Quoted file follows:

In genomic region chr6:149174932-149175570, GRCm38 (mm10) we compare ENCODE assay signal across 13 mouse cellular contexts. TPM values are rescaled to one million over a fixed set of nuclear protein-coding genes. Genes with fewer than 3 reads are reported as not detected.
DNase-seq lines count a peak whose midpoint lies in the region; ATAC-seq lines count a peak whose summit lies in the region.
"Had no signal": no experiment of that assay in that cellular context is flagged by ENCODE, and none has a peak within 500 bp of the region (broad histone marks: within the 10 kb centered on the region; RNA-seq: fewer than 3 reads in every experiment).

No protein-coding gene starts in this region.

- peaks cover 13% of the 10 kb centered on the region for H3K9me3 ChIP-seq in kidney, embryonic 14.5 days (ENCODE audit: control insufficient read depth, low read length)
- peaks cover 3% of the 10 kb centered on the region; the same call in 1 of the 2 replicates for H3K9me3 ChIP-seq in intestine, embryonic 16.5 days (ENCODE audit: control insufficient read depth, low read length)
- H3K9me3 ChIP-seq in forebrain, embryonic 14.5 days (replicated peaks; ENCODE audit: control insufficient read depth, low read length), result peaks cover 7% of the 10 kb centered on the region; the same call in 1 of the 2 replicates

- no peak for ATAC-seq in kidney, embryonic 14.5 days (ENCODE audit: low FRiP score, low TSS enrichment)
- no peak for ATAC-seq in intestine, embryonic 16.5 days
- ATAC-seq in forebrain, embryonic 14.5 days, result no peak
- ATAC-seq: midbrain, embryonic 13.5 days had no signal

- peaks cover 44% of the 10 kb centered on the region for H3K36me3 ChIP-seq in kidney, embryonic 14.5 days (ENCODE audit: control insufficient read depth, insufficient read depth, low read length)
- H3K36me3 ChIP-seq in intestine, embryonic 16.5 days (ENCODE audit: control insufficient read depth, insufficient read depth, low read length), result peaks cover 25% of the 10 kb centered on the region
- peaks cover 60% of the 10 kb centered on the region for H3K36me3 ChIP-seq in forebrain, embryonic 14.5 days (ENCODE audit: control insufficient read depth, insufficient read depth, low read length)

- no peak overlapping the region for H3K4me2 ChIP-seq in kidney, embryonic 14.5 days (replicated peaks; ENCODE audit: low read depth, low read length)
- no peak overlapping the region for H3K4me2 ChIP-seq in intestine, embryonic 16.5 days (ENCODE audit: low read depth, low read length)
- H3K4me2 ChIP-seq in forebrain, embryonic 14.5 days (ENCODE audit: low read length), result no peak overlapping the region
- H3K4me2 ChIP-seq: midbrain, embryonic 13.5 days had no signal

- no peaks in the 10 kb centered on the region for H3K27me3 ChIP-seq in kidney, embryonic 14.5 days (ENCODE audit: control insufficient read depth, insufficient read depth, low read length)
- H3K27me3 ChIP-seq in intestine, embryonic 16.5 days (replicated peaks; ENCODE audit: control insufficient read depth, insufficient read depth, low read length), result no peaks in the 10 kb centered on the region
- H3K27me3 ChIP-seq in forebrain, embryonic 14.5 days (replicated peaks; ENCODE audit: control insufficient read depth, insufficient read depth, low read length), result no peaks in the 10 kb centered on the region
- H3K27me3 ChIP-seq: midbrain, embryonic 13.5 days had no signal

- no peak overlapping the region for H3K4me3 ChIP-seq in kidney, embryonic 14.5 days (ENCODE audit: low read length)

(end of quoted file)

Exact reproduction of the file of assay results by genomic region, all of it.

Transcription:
In genomic region chr6:149174932-149175570, GRCm38 (mm10) we compare ENCODE assay signal across 13 mouse cellular contexts. TPM values are rescaled to one million over a fixed set of nuclear protein-coding genes. Genes with fewer than 3 reads are reported as not detected.
DNase-seq lines count a peak whose midpoint lies in the region; ATAC-seq lines count a peak whose summit lies in the region.
"Had no signal": no experiment of that assay in that cellular context is flagged by ENCODE, and none has a peak within 500 bp of the region (broad histone marks: within the 10 kb centered on the region; RNA-seq: fewer than 3 reads in every experiment).

No protein-coding gene starts in this region.

- peaks cover 13% of the 10 kb centered on the region for H3K9me3 ChIP-seq in kidney, embryonic 14.5 days (ENCODE audit: control insufficient read depth, low read length)
- peaks cover 3% of the 10 kb centered on the region; the same call in 1 of the 2 replicates for H3K9me3 ChIP-seq in intestine, embryonic 16.5 days (ENCODE audit: control insufficient read depth, low read length)
- H3K9me3 ChIP-seq in forebrain, embryonic 14.5 days (replicated peaks; ENCODE audit: control insufficient read depth, low read length), result peaks cover 7% of the 10 kb centered on the region; the same call in 1 of the 2 replicates

- no peak for ATAC-seq in kidney, embryonic 14.5 days (ENCODE audit: low FRiP score, low TSS enrichment)
- no peak for ATAC-seq in intestine, embryonic 16.5 days
- ATAC-seq in forebrain, embryonic 14.5 days, result no peak
- ATAC-seq: midbrain, embryonic 13.5 days had no signal

- peaks cover 44% of the 10 kb centered on the region for H3K36me3 ChIP-seq in kidney, embryonic 14.5 days (ENCODE audit: control insufficient read depth, insufficient read depth, low read length)
- H3K36me3 ChIP-seq in intestine, embryonic 16.5 days (ENCODE audit: control insufficient read depth, insufficient read depth, low read length), result peaks cover 25% of the 10 kb centered on the region
- peaks cover 60% of the 10 kb centered on the region for H3K36me3 ChIP-seq in forebrain, embryonic 14.5 days (ENCODE audit: control insufficient read depth, insufficient read depth, low read length)

- no peak overlapping the region for H3K4me2 ChIP-seq in kidney, embryonic 14.5 days (replicated peaks; ENCODE audit: low read depth, low read length)
- no peak overlapping the region for H3K4me2 ChIP-seq in intestine, embryonic 16.5 days (ENCODE audit: low read depth, low read length)
- H3K4me2 ChIP-seq in forebrain, embryonic 14.5 days (ENCODE audit: low read length), result no peak overlapping the region
- H3K4me2 ChIP-seq: midbrain, embryonic 13.5 days had no signal

- no peaks in the 10 kb centered on the region for H3K27me3 ChIP-seq in kidney, embryonic 14.5 days (ENCODE audit: control insufficient read depth, insufficient read depth, low read length)
- H3K27me3 ChIP-seq in intestine, embryonic 16.5 days (replicated peaks; ENCODE audit: control insufficient read depth, insufficient read depth, low read length), result no peaks in the 10 kb centered on the region
- H3K27me3 ChIP-seq in forebrain, embryonic 14.5 days (replicated peaks; ENCODE audit: control insufficient read depth, insufficient read depth, low read length), result no peaks in the 10 kb centered on the region
- H3K27me3 ChIP-seq: midbrain, embryonic 13.5 days had no signal

- no peak overlapping the region for H3K4me3 ChIP-seq in kidney, embryonic 14.5 days (ENCODE audit: low read length)